Battlefords home buyers may need to plan ahead to ensure they meet the stiffer requirements for purchasing the home they have their eye on as a result of Canada’s new mortgage stress test that went into effect on Jan. 1. There is also the potential that the new test may have a downward impact on house prices in the near future.
“There will be some impact, but I don’t think it is going to be as great as people are worrying about,” said North Battleford RBC Royal Bank mortgage specialist Dean Dimmick. “The stress test essentially means people are going to be qualifying at a higher rate.”
The recent changes imposed will mean the minimum qualifying rate will be higher for uninsured mortgages – mortgages where the borrower pays at least 20 per cent down-payment.
Home purchasers are now required to meet the minimum qualifying rate for uninsured mortgages to be the greater than the Bank of Canada five-year benchmark rate (now set at 4.89 per cent), or two per cent higher than the contractual mortgage rate.
Dimmick said through the qualification process, the payments are going to be stated higher than what they actually will be, in anticipation if rates do increase in the future, so buyers are better prepared.
As an example, prior to Jan. 1, buyers may have qualified for a $300,000 home purchase, but now perhaps they may only qualify for a $220,000 purchase instead.
Also as part of the new rules, a federally regulated financial institution is not permitted to try to avoid the stress test increases by making arrangements through another mortgage lender or by preparing a combination package of a mortgage and other lending products.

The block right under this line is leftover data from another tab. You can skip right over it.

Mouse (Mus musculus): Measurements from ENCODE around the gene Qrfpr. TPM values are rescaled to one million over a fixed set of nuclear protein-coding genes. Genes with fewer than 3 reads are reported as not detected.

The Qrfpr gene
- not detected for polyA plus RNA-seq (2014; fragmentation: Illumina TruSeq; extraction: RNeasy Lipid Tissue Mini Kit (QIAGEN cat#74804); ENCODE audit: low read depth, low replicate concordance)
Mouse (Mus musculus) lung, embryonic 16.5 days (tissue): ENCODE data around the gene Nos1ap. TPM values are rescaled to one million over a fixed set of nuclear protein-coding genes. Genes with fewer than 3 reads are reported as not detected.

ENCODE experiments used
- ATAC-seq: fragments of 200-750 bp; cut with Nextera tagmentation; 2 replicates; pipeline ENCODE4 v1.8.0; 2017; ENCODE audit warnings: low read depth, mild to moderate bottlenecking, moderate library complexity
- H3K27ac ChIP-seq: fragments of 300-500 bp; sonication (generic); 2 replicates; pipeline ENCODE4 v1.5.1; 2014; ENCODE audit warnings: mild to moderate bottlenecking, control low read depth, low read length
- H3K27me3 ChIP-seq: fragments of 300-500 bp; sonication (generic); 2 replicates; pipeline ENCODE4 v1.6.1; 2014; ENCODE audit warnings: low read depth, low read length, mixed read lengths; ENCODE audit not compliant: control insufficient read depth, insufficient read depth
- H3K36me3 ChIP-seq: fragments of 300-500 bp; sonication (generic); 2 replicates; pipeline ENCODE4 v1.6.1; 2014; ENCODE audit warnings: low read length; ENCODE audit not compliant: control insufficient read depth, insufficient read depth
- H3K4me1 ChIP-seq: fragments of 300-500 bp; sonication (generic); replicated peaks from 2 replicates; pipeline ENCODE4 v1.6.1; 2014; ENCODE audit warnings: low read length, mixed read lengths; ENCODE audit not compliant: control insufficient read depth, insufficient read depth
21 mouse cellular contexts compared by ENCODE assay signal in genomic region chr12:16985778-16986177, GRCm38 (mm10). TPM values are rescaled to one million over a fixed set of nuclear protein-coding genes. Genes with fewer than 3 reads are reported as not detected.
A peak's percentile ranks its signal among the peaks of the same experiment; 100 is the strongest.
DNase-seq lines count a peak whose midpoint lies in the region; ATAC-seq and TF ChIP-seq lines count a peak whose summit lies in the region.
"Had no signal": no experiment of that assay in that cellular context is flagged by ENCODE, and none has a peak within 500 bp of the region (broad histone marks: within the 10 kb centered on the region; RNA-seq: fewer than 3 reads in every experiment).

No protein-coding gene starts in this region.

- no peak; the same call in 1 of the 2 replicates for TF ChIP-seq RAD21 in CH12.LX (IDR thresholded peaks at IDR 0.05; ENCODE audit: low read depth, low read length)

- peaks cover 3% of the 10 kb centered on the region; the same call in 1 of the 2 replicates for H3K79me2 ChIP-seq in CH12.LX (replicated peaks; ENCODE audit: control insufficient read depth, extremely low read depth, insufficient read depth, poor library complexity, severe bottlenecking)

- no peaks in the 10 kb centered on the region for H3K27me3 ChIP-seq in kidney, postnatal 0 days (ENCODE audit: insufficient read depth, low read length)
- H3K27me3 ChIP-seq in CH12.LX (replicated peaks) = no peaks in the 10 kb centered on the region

Superintendent of Financial Institution of Canada's Jeremy Rudin said in a statement the changes will “reinforce a strong and prudent regulatory regime for residential mortgage underwriting in Canada.”
Dimmick said the stress test involves really more of an adjustment.
"People who are coming with a 20 per cent down-payment, there will be a small impact on them," he said.
About a year ago home buyers putting less than 20 per cent down payment, they went through a similar new stress test for qualifying.
Prices might decrease
Dimmick couldn't say whether there will be any impact on home prices in the future as a result of the new stress test, but said perhaps some home prices may come down a bit as a result.
"It's not necessarily something we want to see," he said. "It's all somewhat relative as things go on, but it definitely has the potential for us to see that. Hopefully, it's not too drastic. If house prices drop less than where someone maybe has purchased it within the last five years, [then] chances they are not selling their home when real estate slows in transactions. That’s never good for an economy.”
Dimmick said with these changes it’s going to affect a very small percentage of the market.
"I don’t think there is going to be as great an impact that people are foreseeing," he said.
Alberta Mak, chair of the Council of Battlefords Realtors, and broker/owner with Action Realty ASM LTD, offered some advice to prospective new home buyers.
"Go in and get re-qualified so you know exactly what you are qualified for before you go house shopping," she said.
On Twitter: @battlefordsnow
Combines force decisive game 5 in SPHL finals thanks to 4-1 win
There will be a game five in the Saskatchewan Prairie Hockey League finals after all. The Meota...
READ MORE +
Boushie family supporters gather as Stanley gun charges adjourned
Gerald Stanley's firearm storage charges, which were set to be heard in North Battleford Provincial...
READ MORE +
Vikings advance in 5A, Crusaders' seasons end in 4A at regionals
Home court helped the John Paull II Crusaders senior boys' basketball team top Lumsden Friday, but...
READ MORE +
Join the Discussion
We are happy to provide a forum for commenting and discussion. Please respect and abide by the house rules: Keep it clean, keep it civil, keep it truthful, stay on topic, be responsible, share your knowledge, and please suggest removal of comments that violate these standards. See full commenting rules.